“It was the practice of Lord Ickenharm, when visiting a country house to look about him, before doing anything else, for a hammock to which he could withdraw after breakfast and lie thinking in deep thoughts. Though, like Abou ben Adhem (from Leigh Hunt) a man who loved his fellow men, he made it an invariable rule to avoid them after the morning meal with an iron firmness, for at that delectable hour he wished to be alone to meditate.”
This Blandings book is my first encounter with Uncle Fred (the Earl of Ickenharm) for I still haven’t got myself a copy of Uncle Fred in the Springtime. Service with a Smile contains pocketful of lies and, reading the first page of the biographical profile on Wodehouse, I surmise he was in his 80 odd years, still so levelheaded to the utmost degree, and every lie and conspiracy is invincible and convoluted indeed. If I were Duke of Dunstable, Lady Constance, Lord Emsworth, Lord Tilbury, and Archibald, every detail Uncle Fred contrives to compose would I be so gullible.
For Uncle Fred has concocted and schemed many whirlwind details in his head, not fewer then twice has his guardian angel appeared to him when lying on the hammock,
- “There had been a moment when his guardian angel, who liked him to draw the line somewhere, had shown a disposition to become critical of his recent activities, whispering in his ear that he ought not to have…”
- “He nestled into the vacated hammock, and was in the process of explaining to his guardian angel, who had once more become critical, that there is no harm in deviating from the truth a little…”
Apart from that, I found there are bountiful bits of fate concerned here, but somewhat every character is getting devout and spiritual in the novel as well! As you could see from the title, “Service with a Smile”, says a lot already! First of all, never have I realised Lord Emsworth is a member of Freemason (stated by his grandson George), though he somehow attacked the Church Lads when agitated by their mischievous deeds; secondly Duke of Dunstable, curious as a cat and irritable like Edwin the boy scout, has himself resonated and linked to the idea of Providence (p. 191) rather than fate for his fortune and luck; thirdly, the rich infiltration of Church Lads sprawling and in a tent of the Blandings Castle (messuage of Lord Emsworth); last but not least, another character named Bill Bailey (incognito Cuthbert Meriweather) is a much respected curate who gives service in Bottleton East (girls in the 19th century would be so inclined with this clergyman with the stature like a military officer),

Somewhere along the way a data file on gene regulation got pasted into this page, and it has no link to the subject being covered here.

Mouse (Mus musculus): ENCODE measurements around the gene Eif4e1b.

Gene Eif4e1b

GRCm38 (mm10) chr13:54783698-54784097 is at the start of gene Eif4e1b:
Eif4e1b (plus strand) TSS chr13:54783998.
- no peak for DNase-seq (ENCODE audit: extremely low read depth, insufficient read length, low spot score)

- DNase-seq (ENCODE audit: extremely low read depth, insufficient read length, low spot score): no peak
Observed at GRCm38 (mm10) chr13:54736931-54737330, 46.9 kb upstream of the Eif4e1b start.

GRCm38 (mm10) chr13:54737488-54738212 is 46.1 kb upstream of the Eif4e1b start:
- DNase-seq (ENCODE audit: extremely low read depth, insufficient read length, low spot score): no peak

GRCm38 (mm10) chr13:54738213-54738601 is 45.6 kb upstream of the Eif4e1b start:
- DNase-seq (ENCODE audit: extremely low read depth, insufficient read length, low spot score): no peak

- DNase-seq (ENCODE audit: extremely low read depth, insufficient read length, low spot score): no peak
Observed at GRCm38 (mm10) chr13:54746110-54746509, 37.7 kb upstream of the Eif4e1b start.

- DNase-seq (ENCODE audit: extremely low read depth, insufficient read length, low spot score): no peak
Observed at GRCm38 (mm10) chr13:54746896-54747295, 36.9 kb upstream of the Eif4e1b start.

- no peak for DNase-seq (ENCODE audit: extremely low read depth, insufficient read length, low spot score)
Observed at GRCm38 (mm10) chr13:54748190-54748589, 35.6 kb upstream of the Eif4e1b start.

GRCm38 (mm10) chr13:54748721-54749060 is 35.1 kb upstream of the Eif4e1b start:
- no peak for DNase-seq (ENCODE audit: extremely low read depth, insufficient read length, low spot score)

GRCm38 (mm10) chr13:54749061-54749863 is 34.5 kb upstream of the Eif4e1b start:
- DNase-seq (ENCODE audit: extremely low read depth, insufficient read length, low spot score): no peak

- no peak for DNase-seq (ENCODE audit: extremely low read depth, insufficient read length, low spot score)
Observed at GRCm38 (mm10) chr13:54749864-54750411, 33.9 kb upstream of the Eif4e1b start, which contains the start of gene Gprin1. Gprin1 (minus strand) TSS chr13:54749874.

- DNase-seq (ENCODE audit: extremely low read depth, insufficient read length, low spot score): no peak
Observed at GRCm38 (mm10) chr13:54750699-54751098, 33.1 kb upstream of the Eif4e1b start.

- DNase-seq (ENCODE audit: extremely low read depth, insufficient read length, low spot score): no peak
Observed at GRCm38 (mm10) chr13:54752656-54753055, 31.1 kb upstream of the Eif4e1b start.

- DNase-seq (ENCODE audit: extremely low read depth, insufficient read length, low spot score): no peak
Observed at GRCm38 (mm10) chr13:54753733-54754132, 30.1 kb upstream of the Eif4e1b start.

“A captious critic might have felt on seeing the Rev Cuthbert that it would have been more suitable for one in holy orders to have looked a little less like the logical contender for the world’s heavy-weight championship, but it was impossible to regard his rugged features and bulging shoulders without an immediate feeling of awe.” (one of my favourite lines of the Book 🙂 ! Cuthbert was also name of a saint with historical background as well.)
Apart from that, comparing Archibald’s engagement with polygamy of Brigham Young is quite an innovative one.
In this case, this Blandings book and very enriching and spiritual which exacts my taste, and through it I hope to know some information regarding the motives and religious background of Wodehouse when he was writing this masterpiece in his time. It is interesting when I overlook the farce and miseries each character incurs, and delve into this spiritual world of Wodehouse in Service with a Smile! More highlighting and note jotting on the way, which has sent me to cloud nine already!